However, a new report reveals that the Brooklyn rapper actually made close to $50 million through slow ticketing. Used to block out bots and scalpers that instantly buy up tickets by pricing premium tickets higher and closer to their actual value while offering inexpensive (but less desirable) seats to fans, slow ticketing has become common among touring artists.
In the case of Jay-Z using slow ticketing allowed the artist to keep upper level seats inexpensive and available to his fans, as well as make more money through platinum and VIP ticket sales, according to a report from Billboard.
As Billboard notes:
…the rapper sold 426,441 tickets on the 32-date tour, grossing $44.7 million in ticket sales and another $4 million in platinum and VIP tickets, averaging an impressive $1.5 million per show. That’s up substantially from his other two solo treks — the 2013-2014 Magna Carta Tour reported 42 shows to Billboard Boxscore with an attendance of 436,939 and $37.4 in ticket sales. Jay’s 2009-2010 Blueprint 3 Tour grossed $33.1 million with 439,540 tickets sold for 39 shows.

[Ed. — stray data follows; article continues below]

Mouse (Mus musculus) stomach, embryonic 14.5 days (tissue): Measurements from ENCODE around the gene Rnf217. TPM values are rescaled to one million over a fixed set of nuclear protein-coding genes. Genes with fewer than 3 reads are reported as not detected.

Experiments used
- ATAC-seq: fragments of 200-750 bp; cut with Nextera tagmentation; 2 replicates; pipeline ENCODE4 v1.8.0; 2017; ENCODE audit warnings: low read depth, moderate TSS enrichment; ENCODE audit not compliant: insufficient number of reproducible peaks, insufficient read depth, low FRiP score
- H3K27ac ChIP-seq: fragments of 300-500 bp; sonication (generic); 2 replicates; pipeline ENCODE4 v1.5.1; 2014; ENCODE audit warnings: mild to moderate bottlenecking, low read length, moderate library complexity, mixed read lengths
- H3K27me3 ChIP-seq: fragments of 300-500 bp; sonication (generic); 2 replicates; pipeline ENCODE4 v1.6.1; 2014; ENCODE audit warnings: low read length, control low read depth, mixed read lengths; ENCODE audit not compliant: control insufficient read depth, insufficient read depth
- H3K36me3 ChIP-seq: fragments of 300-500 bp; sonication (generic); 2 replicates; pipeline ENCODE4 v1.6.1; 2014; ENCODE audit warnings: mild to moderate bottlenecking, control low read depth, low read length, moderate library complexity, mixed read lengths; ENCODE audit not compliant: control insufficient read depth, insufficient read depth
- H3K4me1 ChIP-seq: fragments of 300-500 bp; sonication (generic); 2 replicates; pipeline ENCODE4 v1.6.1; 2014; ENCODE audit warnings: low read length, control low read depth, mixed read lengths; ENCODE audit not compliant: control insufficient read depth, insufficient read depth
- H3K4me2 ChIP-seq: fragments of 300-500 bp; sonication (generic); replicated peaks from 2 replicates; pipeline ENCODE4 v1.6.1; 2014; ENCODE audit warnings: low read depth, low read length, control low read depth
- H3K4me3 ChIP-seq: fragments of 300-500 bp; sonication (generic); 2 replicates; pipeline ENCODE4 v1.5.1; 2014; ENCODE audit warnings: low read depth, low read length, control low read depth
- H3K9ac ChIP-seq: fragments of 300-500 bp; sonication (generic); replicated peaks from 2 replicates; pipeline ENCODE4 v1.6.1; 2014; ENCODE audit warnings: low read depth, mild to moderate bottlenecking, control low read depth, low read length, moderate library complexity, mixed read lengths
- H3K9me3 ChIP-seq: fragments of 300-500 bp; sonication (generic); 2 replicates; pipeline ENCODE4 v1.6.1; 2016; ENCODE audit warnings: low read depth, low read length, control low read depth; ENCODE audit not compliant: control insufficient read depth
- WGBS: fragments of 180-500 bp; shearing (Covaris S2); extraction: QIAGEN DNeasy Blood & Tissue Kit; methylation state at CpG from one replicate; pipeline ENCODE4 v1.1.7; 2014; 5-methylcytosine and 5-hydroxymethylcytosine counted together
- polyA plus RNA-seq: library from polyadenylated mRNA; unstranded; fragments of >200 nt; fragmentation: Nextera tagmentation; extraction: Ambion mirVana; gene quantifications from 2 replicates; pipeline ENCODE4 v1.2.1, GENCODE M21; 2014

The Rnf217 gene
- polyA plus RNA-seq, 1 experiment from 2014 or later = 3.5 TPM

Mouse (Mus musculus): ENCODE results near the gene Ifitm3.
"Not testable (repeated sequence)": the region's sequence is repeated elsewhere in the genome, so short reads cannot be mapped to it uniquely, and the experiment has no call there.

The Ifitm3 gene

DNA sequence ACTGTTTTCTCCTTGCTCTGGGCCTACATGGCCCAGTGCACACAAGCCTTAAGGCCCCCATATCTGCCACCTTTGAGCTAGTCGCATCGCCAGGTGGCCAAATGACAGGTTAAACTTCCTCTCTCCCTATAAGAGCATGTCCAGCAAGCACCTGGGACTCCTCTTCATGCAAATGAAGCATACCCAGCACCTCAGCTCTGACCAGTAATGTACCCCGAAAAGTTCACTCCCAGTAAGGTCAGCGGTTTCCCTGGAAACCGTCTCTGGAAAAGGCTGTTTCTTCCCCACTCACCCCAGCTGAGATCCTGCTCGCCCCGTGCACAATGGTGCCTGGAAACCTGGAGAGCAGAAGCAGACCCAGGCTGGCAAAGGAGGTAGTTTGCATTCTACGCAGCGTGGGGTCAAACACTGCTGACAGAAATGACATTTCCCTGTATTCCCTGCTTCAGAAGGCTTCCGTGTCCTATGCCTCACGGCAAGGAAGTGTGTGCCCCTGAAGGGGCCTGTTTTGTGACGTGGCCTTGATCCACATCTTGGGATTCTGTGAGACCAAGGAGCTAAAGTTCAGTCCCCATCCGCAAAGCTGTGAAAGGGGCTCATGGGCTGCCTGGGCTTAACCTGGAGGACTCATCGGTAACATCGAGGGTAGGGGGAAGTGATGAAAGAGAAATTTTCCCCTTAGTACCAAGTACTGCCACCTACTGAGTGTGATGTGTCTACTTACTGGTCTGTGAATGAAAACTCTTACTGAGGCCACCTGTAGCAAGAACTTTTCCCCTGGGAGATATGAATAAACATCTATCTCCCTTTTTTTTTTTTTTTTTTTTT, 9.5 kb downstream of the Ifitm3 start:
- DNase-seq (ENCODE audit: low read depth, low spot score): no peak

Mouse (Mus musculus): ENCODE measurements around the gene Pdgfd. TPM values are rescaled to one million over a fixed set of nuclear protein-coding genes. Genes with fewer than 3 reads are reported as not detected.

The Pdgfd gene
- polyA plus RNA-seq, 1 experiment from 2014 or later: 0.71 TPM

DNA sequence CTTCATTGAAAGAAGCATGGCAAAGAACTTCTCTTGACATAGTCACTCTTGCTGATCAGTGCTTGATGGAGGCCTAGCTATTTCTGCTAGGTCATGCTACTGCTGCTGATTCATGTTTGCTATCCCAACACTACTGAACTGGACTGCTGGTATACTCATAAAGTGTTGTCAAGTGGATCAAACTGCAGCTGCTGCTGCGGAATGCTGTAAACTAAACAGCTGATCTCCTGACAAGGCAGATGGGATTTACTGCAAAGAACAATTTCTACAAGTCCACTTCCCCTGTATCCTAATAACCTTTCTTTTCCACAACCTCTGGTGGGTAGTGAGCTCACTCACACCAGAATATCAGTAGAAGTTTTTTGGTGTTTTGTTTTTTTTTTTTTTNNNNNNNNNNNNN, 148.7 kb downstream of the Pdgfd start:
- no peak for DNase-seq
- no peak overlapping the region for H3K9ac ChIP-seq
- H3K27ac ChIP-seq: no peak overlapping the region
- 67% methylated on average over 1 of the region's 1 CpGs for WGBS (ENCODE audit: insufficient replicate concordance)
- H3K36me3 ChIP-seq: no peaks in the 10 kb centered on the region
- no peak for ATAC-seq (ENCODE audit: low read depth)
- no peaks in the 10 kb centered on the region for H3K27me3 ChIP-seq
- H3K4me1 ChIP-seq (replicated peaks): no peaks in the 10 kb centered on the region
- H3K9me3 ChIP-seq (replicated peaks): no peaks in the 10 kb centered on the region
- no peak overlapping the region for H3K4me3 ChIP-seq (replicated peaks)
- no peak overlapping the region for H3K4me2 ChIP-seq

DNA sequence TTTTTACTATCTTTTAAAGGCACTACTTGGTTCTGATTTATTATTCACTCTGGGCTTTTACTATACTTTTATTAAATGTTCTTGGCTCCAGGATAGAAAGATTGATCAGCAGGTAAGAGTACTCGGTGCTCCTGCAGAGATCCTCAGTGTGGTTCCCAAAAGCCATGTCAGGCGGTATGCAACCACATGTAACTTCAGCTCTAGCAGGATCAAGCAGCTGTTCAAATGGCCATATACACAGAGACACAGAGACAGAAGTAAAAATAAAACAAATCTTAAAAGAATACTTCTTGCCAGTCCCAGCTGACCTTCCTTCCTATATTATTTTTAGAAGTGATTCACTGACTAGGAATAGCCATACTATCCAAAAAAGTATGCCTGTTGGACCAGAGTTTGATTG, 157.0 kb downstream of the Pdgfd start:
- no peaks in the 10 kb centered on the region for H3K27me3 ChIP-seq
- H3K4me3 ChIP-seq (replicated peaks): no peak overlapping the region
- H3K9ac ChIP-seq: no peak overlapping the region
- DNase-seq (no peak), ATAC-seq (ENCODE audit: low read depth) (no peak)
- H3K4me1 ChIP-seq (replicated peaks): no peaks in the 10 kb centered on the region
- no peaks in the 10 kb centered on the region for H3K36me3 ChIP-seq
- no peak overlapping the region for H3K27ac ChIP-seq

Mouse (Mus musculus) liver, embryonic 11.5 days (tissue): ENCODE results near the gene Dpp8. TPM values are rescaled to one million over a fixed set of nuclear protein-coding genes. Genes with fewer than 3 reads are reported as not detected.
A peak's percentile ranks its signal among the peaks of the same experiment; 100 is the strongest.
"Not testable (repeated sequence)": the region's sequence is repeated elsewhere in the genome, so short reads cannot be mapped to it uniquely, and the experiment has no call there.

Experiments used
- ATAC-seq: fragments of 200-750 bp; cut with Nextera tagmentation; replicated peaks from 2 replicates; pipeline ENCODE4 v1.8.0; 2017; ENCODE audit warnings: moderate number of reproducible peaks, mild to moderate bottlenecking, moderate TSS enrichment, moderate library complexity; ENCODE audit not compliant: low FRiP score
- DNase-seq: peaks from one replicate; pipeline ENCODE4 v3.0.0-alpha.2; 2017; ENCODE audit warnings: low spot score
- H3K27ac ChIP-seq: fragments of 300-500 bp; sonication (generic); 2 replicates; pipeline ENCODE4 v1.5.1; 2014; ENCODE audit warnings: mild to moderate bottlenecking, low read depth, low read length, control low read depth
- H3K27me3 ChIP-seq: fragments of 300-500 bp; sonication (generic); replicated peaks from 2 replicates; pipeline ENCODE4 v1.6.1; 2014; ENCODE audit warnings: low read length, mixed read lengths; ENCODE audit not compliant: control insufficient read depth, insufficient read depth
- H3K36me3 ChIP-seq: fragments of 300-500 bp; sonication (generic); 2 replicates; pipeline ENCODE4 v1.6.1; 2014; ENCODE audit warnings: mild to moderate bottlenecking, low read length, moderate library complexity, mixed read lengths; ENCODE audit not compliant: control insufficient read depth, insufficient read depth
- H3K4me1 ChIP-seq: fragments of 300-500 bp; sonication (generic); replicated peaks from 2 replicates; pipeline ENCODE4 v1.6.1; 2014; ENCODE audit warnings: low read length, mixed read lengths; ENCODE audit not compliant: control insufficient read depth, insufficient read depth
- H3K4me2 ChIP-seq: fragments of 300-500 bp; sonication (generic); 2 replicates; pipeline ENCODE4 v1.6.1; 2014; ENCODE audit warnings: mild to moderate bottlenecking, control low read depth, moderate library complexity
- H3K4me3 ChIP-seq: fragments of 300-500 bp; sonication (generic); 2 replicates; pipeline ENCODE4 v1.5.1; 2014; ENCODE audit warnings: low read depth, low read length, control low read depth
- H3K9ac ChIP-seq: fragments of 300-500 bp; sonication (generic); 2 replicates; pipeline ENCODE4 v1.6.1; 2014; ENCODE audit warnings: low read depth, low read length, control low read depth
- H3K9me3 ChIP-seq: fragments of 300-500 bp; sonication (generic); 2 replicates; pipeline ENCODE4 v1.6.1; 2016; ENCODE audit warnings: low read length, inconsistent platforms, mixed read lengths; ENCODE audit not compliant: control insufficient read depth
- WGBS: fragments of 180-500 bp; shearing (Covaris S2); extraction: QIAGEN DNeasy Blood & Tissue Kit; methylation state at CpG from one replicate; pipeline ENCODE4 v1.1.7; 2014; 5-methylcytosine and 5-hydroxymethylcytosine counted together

Initially, reports perceived the lack of instant sellouts as soft demand for Jay’s tour. However, with this new information that was obviously not the case.
Recently, Jay released the music video to 4:44 standout “Family Feud.” In the video, Beyoncé and Jay come face-to-face at a confessional booth. In another, Jay walks Blue Ivy down the aisle of a church as Bey watches. Along with family features, the video shows a lurid love scene gone fatally awry. Because after all, like Jay said, “nobody wins when the family feuds.”